In the New York Times online, you can find the rules for a past amateur essay contest. The challenge – to tell a short, powerful, true story. You may be used to calling this type of story a memoir, but the shorter version is often referred to now as a personal narrative essay, something with a beginning, middle and end.
For our group’s training purposes, I selected three different examples that I thought would generate challenging feedback. You can read them for yourself on our public Facebook site:
Look for these essays in our Files section on the site:
1.) Lawless Friendship 2.) Shrinking 3.) Strangers on an 18-Hour Train
The provocative titles are designed to pique your interest, and the essays contain vivid and engaging writing that helps you visualize content, but do they persuade you? The authors write from their own point of view, of course. Do you believe them? Have they won their argument? Can you follow their train of thought?
This kind of exercise hones our feedback skills which we offer as a free service to OLLI members. We call ourselves a Community of Readers and Writers. What keeps us together as volunteers – we learn much from these feedback sessions that improves our own writing.
When experienced writers learn about what we offer, they appreciate getting more than one person’s opinion. We exchange a variety of responses, often differing, in lively group conversation. Authors listen while we discuss what we love about their writing, what confused us, and what we look for in good writing, generally: language, momentum, mystery, stakes, change and structure.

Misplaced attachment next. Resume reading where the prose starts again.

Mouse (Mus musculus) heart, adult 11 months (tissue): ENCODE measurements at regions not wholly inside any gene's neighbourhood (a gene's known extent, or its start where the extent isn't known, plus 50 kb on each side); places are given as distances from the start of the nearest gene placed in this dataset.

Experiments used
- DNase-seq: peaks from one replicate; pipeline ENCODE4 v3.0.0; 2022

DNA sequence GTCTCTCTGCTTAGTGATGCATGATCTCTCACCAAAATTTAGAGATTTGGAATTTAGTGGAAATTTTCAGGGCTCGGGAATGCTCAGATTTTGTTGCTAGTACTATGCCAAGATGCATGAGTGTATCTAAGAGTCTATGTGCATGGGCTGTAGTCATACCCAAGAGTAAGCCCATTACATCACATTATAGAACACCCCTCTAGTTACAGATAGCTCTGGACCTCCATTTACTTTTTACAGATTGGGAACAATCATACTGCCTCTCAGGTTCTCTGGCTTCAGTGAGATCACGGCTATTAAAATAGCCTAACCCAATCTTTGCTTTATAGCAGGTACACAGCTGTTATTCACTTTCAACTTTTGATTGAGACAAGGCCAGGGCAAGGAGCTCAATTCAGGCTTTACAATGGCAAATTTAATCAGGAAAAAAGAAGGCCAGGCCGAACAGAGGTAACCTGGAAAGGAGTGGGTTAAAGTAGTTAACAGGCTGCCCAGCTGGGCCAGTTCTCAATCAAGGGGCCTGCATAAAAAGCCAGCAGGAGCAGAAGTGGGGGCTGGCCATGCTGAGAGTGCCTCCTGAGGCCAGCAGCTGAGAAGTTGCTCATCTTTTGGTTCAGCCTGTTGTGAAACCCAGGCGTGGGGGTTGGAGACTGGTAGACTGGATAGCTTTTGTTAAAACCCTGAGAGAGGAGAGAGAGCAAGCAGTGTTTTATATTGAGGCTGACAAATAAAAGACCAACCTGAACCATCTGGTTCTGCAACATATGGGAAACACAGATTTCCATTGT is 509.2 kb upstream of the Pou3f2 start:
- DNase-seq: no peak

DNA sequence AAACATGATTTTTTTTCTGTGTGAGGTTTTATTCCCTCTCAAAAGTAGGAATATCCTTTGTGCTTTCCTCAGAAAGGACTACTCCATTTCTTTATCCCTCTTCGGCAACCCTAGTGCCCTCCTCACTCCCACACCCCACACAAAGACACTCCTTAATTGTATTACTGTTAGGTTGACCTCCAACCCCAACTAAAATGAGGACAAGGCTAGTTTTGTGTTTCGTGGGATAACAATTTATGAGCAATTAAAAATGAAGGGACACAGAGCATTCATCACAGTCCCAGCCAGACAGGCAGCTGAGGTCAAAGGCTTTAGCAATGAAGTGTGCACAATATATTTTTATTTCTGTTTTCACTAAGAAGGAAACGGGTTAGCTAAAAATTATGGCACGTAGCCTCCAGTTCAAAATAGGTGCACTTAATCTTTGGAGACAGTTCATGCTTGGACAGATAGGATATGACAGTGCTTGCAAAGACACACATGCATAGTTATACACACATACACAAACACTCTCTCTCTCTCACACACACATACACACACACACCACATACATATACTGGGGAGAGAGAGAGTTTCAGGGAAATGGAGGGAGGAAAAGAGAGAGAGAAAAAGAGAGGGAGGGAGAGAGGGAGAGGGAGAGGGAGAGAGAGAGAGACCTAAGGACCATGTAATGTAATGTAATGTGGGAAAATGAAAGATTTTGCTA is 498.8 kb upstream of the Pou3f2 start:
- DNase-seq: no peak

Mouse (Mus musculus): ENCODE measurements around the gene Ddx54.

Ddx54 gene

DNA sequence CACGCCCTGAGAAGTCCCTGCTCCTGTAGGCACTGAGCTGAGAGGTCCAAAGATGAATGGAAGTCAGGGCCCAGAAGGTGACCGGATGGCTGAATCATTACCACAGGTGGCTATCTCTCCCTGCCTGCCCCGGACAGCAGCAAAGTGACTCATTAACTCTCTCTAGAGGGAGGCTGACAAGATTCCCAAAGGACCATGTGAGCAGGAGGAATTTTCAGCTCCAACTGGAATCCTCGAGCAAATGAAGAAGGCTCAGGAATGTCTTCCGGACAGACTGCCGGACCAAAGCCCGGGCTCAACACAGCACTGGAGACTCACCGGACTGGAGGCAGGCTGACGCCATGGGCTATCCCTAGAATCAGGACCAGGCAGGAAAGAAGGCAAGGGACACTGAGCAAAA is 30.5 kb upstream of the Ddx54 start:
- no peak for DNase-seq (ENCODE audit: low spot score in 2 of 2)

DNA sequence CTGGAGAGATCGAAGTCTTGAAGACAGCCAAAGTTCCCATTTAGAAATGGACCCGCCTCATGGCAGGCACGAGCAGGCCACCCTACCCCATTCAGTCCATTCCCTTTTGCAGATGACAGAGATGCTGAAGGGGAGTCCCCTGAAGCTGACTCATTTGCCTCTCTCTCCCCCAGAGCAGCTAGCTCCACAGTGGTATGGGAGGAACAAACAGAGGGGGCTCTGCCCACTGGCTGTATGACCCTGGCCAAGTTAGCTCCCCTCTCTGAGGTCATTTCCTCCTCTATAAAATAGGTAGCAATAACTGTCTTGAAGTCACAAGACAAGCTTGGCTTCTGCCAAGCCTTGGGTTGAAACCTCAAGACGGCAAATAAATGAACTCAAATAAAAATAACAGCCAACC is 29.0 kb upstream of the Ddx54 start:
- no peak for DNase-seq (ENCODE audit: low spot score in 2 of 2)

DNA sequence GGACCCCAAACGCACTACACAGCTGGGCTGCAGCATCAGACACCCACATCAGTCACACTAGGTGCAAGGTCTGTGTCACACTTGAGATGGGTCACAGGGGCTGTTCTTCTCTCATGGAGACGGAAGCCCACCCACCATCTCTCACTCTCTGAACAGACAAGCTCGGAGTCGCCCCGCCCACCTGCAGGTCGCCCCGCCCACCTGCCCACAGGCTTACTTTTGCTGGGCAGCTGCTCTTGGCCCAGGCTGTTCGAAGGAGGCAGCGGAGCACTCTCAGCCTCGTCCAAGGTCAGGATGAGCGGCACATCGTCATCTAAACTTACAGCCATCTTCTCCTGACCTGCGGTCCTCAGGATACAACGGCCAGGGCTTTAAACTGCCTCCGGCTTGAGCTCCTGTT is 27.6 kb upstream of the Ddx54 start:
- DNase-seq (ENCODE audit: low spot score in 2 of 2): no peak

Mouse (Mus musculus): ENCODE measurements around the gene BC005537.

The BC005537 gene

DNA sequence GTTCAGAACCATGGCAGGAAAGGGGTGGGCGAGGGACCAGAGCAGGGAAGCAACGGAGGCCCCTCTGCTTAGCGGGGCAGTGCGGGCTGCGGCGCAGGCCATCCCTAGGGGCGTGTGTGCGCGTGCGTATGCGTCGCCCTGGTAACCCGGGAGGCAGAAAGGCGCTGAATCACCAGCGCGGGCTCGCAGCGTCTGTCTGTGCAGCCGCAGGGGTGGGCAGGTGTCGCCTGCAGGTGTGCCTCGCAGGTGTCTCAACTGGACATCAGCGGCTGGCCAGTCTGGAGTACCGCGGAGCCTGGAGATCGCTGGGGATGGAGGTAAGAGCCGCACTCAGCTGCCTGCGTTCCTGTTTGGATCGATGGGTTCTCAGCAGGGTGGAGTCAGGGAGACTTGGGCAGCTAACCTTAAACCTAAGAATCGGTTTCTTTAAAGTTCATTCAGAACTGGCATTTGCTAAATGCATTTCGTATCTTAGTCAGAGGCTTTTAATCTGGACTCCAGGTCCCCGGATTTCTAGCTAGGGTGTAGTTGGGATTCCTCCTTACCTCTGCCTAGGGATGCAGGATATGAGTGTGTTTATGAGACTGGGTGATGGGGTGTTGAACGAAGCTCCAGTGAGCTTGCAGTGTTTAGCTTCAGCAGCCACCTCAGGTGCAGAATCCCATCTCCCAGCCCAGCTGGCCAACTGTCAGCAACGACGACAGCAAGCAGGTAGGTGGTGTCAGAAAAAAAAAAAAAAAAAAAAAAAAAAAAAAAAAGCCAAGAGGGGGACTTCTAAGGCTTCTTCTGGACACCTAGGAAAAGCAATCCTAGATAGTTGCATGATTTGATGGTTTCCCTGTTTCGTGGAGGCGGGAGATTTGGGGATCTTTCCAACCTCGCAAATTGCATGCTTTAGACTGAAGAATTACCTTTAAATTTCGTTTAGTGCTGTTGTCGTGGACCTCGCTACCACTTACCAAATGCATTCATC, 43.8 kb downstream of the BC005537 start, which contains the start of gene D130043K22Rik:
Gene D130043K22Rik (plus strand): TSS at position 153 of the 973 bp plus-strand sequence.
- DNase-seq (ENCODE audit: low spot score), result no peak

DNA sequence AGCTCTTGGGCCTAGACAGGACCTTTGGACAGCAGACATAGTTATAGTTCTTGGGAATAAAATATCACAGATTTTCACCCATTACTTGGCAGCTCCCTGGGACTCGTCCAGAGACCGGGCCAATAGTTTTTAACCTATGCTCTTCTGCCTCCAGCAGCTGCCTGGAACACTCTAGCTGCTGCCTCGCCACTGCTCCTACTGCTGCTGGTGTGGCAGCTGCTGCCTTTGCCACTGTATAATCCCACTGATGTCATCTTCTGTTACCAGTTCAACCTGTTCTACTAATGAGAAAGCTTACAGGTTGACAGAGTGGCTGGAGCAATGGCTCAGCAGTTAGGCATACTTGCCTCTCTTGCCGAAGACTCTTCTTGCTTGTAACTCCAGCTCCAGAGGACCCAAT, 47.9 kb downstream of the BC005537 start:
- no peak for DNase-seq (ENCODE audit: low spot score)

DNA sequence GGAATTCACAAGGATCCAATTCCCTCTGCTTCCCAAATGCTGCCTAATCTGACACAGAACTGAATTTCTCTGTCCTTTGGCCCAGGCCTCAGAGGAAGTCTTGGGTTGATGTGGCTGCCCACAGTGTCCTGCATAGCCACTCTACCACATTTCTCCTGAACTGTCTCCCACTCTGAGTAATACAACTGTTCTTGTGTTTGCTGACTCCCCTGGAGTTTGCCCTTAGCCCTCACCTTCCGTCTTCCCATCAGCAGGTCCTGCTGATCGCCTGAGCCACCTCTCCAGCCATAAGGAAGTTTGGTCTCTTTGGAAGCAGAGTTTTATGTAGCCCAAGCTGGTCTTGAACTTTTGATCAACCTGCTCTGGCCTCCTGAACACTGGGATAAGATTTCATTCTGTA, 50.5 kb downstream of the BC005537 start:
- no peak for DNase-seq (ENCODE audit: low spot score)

When we’ve done our part well, the authors are enthused by all this attention and we all leave energized by the social interaction, ready to jump right back into writing mode at home.
You are invited to explore this experience for yourself. Read the three essays offered on our Facebook site. You’re not going to like all of them, or maybe any of them. You may notice inconsistencies, too many ideas, and cringe at some unbelievable statements, but all have something powerful to share. Choose one essay to study closely and read it a second time. Print it out and mark what you love about it or where it confuses you. Write notes in the margin, draw arrows and diagrams, underline phrases. Enjoy reacting viscerally to the whole piece of writing.
Another way to explore the benefit of good feedback is to sign up for our one-session OLLI course, “Will You Read My Writing?” You’ll find information about it online at www.usfseniors.org in the current OLLI Winter/Spring catalog, page 20.
You’re welcome to drop by and listen to our group conversation any time. Let us know of your interest and send us email to email@example.com. We meet twice a month, the second Thursday and fourth Tuesday, at the Temple Terrace Lightfoot Senior Center near the USF campus from 10 am to 12 noon. For your convenience, there’s overflow, easy-access parking to the right of the Center.
Liesse Chable, OLLI Writing Instructor since 2016.
Readers and Writers SIG – NOW FORMING Writers know that having a reliable and trusted reader can strengthen writing. This group will review writing that has been through at least several drafts (no first drafts) and hear from local published authors. Meetings are scheduled twice a month at Lightfoot Recreational Center. For more information contact Liesse Chable, firstname.lastname@example.org.